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The answer to this question depends on the time period in American history you are talking about. If this question was posed about the Colonial Period then the answer would be for agricultural land. As settlers poured into the thirteen English colonies land eventually became scarce. Settlers began to seek out land west of the Appalachian Mountains which led to conflicts with Native Americans who had gone there to get away from the English. Additionally it led to conflicts with the French as they claimed that territory for themselves.
The Louisiana Purchase and subsequent explorations by Lewis and Clark further drew people to the seemingly limitless and virtually free land to those willing to take on the expense and risk of getting there and settling the land.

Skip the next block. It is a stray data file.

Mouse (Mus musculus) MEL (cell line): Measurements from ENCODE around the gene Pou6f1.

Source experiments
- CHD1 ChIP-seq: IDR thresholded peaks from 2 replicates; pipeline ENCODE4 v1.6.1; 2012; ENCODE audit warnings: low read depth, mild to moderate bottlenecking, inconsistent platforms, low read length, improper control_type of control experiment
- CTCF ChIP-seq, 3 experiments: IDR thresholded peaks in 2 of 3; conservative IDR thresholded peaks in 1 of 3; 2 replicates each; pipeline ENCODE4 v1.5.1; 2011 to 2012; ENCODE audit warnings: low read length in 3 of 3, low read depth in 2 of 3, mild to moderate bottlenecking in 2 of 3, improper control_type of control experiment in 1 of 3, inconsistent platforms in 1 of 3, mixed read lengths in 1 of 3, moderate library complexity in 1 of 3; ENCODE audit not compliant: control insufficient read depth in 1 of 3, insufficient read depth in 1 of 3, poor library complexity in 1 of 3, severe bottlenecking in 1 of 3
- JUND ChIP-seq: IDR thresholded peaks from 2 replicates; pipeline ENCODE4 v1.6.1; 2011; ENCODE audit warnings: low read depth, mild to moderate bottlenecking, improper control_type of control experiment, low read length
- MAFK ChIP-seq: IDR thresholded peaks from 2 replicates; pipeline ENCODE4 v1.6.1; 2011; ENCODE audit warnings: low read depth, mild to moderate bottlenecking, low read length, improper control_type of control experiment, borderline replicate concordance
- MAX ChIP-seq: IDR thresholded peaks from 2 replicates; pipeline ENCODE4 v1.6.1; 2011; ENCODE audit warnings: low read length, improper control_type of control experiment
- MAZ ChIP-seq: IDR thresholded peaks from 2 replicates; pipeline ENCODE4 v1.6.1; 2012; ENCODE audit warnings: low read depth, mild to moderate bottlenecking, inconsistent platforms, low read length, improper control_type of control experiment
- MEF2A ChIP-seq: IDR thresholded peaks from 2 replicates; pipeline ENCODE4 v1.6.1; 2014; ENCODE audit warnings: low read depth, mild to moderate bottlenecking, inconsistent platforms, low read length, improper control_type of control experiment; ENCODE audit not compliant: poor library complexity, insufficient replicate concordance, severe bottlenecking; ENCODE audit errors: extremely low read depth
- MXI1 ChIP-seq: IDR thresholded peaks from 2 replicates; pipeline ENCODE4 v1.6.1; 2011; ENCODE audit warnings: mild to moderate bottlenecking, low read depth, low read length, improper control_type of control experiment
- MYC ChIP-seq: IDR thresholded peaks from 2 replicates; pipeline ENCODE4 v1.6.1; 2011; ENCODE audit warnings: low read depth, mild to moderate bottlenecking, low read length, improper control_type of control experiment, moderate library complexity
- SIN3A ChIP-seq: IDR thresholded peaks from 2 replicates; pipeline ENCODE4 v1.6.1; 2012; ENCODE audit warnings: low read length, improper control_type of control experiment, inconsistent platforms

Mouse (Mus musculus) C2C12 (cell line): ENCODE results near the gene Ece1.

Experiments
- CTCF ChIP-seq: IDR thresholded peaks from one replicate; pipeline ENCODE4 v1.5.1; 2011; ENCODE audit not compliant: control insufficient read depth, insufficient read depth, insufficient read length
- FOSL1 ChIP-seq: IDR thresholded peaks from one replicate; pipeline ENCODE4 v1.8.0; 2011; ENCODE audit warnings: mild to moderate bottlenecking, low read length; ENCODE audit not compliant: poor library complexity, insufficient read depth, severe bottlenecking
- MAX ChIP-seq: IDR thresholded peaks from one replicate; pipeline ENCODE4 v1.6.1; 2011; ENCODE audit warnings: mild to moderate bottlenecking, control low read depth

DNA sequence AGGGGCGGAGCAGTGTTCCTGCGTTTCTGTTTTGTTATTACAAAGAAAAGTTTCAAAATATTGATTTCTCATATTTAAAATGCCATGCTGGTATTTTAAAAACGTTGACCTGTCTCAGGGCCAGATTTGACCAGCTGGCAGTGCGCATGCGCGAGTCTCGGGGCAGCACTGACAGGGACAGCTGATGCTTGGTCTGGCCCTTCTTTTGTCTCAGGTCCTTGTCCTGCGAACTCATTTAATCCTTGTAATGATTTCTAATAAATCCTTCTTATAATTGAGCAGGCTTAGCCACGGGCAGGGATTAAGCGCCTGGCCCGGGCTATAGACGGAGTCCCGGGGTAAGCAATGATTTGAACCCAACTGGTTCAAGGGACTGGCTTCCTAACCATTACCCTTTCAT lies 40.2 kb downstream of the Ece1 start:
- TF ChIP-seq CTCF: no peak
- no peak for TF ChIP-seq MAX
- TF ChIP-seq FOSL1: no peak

There were also on-agricultural pull factors that led to westward expansion. Technology and jobs drew people west. The canal, railroad system, and the Trans-Continental railroad required an incredible about of labor, and many of those workers used their earnings to make a new life in the west. Additionally the discovery of gold in California in the 1840's drew hundreds of thousands of people west in search of riches. While most didn't find the fortune they sought, they almost always stayed resulting in a population boom in California.
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